In the past week (June 11 through 17), the CDC did not update COVID-19 hospitalization data due to changes in its reporting process.
During the most recent week of data available (June 4 through 10), the U.S. reported about 6,600 new COVID-19 patients admitted to hospitals, according to the CDC. This amounts to:
- An average of 950 new admissions each day
- 2.0 total admissions for every 100,000 Americans
- 8% fewer new admissions than the prior week (May 28-June 3)
Additionally, the U.S. reported:
- 4.0% of tests in the CDC’s surveillance network came back positive
- A 16% lower concentration of SARS-CoV-2 in wastewater than last week (as of June 21, per Biobot’s dashboard)
- 30% of new cases are caused by Omicron XBB.1.6; 24% by XBB.1.9; 11% by XBB.2.3 (as of June 24)
The CDC failed to update its primary COVID-19 metrics this week, so I have no national updates to share about hospital admissions, deaths, or test positivity. The most recent available data from the agency and wastewater surveillance sources suggest that the U.S. is still experiencing a transmission plateau.
According to the CDC’s dashboard, the agency didn’t update its hospitalization data “due to a change in required reporting cadence from daily to weekly,” following the end of the public health emergency in May. The dashboard note is a bit unclear, but I’m assuming this refers to a change in requirements for state public health departments reporting to the CDC, as the national agency lost its authority to require daily data reporting when the PHE ended.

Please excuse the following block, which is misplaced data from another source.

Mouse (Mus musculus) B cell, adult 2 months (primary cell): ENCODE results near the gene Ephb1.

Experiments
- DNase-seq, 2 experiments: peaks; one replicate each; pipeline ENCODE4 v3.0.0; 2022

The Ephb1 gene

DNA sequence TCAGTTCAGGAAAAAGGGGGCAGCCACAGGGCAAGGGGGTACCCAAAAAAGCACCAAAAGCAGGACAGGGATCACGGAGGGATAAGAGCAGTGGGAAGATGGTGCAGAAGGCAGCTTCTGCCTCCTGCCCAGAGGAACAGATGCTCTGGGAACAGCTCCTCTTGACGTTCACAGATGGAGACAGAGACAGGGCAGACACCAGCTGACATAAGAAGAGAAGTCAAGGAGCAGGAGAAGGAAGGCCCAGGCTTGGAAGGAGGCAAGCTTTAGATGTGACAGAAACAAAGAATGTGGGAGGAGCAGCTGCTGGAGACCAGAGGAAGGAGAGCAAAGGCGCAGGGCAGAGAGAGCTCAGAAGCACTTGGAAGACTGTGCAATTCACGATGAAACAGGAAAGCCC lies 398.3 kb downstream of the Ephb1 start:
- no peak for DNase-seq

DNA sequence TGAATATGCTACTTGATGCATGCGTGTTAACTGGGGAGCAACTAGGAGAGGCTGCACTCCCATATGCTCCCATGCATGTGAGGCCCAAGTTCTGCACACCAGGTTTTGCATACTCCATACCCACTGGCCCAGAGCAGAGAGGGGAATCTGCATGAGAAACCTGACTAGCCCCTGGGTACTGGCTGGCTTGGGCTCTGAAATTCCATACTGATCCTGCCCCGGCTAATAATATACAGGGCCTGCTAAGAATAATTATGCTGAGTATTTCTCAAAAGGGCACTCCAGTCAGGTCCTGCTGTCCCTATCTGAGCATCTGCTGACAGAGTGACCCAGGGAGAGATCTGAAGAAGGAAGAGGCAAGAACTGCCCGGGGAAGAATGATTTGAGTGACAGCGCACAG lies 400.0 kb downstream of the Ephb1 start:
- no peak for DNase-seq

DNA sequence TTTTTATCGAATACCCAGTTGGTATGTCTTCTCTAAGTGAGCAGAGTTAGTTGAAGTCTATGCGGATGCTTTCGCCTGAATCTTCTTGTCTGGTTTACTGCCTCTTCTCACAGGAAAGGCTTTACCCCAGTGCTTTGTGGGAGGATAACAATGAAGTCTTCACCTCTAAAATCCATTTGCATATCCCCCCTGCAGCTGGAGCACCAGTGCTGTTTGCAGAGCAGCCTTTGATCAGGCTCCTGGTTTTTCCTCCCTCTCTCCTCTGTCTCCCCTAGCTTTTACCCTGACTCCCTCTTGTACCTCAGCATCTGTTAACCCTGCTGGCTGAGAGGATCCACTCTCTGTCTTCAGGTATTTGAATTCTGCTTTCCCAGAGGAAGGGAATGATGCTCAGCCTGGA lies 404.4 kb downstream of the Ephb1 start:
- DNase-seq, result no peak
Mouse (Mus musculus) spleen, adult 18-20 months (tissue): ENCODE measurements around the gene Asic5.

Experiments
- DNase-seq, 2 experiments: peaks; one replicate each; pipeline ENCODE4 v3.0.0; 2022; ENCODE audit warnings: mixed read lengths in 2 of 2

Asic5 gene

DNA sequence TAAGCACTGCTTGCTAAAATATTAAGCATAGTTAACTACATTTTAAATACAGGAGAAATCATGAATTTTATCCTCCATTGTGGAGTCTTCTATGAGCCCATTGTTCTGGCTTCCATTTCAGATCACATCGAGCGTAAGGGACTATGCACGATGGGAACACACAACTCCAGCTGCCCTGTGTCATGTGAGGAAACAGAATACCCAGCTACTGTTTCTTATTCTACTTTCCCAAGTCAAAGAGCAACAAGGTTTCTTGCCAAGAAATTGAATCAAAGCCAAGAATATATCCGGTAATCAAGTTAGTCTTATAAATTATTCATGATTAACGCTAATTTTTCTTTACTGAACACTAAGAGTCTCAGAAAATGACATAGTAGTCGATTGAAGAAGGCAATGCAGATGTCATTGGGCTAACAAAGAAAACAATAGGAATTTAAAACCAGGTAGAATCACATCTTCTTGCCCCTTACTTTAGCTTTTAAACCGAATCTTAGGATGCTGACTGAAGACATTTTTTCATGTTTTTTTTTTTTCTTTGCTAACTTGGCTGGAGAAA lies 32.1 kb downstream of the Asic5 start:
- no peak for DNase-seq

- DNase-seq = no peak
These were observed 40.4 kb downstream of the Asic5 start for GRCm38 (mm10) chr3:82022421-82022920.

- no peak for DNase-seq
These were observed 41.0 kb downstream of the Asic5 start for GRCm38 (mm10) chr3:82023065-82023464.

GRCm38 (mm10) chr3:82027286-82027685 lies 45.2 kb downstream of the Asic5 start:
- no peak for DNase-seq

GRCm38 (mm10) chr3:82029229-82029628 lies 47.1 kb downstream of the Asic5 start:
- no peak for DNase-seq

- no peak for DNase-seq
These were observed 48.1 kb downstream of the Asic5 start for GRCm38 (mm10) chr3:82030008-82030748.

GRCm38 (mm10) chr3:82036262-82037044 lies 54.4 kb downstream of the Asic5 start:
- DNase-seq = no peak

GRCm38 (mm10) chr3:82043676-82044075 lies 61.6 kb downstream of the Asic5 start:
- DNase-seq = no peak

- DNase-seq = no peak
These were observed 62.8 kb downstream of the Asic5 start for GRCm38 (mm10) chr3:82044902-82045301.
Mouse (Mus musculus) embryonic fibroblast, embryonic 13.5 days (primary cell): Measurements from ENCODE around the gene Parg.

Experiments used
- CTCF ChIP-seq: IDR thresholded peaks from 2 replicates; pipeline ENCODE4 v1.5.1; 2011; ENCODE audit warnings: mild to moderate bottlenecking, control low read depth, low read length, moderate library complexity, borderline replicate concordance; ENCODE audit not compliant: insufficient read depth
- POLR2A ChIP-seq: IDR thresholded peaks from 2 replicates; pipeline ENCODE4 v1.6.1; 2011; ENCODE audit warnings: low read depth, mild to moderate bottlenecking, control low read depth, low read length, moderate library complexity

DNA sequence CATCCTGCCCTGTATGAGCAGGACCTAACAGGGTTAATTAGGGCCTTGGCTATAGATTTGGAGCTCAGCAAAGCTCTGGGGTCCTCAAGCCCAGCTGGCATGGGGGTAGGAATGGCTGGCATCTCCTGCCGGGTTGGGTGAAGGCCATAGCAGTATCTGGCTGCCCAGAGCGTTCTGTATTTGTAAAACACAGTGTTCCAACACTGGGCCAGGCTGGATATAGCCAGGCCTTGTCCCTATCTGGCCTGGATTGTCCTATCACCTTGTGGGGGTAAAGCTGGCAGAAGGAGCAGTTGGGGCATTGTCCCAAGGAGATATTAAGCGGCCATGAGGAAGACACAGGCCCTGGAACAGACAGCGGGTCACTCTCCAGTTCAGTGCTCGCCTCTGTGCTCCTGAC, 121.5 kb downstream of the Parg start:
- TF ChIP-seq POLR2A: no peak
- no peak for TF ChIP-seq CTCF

Still, it’s confusing to me that the CDC’s dashboard note only refers to hospitalization data, because deaths, test positivity, and other metrics also weren’t updated this week. These data points don’t rely on state reporting systems, so they shouldn’t be impacted by the reporting change.
Either the note is incomplete, or the CDC staff in charge of this dashboard took an issue with one metric as an excuse not to update several metrics. I don’t love the outcome either way. Like, do they think nobody is checking this dashboard? Because we still are.
Anyway, the CDC’s most recent data (from the week of June 10, now about three weeks ago), suggested that the U.S. was in a continued COVID-19 plateau, with hospital admissions and test positivity from the CDC’s surveillance network declining very slightly.
Wastewater data from Biobot Analytics indicates a similar plateau at the national level. Regionally, the Northeast and West coast experienced slight upticks in COVID-19 spread in the last few weeks, but the coronavirus levels in their wastewater now appear to be trending back down. (These are small changes, though, compared to what we’ve seen in past surges.)
The sewage in Boston and New York City, two large Northeast cities that are often bellwethers for larger COVID-19 trends, similarly slow slight viral increases in May followed by downturns in June. NYC data are delayed by up to two weeks, though, so take this with a grain of salt.
The CDC did update its variant estimates this week, showing that XBB.1.5 is now causing less than one-third of cases nationwide. XBB.1.6 and its relatives are now the most popular lineages in the U.S., causing a combined 30% of new cases in the two weeks ending June 24. Other XBB variants, including XBB.1.6 and XBB.2.3, are also on the rise.
As health agencies put fewer and fewer resources into tracking COVID-19, the data we still have show continued severe ramifications for this disease’s unchecked spread. This disease still kills over 100 people per day.